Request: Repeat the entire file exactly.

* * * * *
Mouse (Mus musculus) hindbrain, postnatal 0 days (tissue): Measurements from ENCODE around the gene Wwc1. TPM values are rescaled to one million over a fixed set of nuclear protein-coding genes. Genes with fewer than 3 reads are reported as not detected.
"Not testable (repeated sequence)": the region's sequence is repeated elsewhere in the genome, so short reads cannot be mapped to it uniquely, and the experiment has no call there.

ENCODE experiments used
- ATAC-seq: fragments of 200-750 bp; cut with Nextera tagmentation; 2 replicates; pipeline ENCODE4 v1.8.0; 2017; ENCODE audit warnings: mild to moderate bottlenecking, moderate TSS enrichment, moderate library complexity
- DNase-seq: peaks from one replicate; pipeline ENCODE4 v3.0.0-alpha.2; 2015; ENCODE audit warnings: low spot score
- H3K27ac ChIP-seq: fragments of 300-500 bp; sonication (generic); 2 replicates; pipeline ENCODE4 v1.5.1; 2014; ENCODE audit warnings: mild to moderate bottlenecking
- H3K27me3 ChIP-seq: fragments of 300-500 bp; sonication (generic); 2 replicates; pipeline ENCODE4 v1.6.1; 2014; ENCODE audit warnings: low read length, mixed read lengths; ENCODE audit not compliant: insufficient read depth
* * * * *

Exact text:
Mouse (Mus musculus) hindbrain, postnatal 0 days (tissue): Measurements from ENCODE around the gene Wwc1. TPM values are rescaled to one million over a fixed set of nuclear protein-coding genes. Genes with fewer than 3 reads are reported as not detected.
"Not testable (repeated sequence)": the region's sequence is repeated elsewhere in the genome, so short reads cannot be mapped to it uniquely, and the experiment has no call there.

ENCODE experiments used
- ATAC-seq: fragments of 200-750 bp; cut with Nextera tagmentation; 2 replicates; pipeline ENCODE4 v1.8.0; 2017; ENCODE audit warnings: mild to moderate bottlenecking, moderate TSS enrichment, moderate library complexity
- DNase-seq: peaks from one replicate; pipeline ENCODE4 v3.0.0-alpha.2; 2015; ENCODE audit warnings: low spot score
- H3K27ac ChIP-seq: fragments of 300-500 bp; sonication (generic); 2 replicates; pipeline ENCODE4 v1.5.1; 2014; ENCODE audit warnings: mild to moderate bottlenecking
- H3K27me3 ChIP-seq: fragments of 300-500 bp; sonication (generic); 2 replicates; pipeline ENCODE4 v1.6.1; 2014; ENCODE audit warnings: low read length, mixed read lengths; ENCODE audit not compliant: insufficient read depth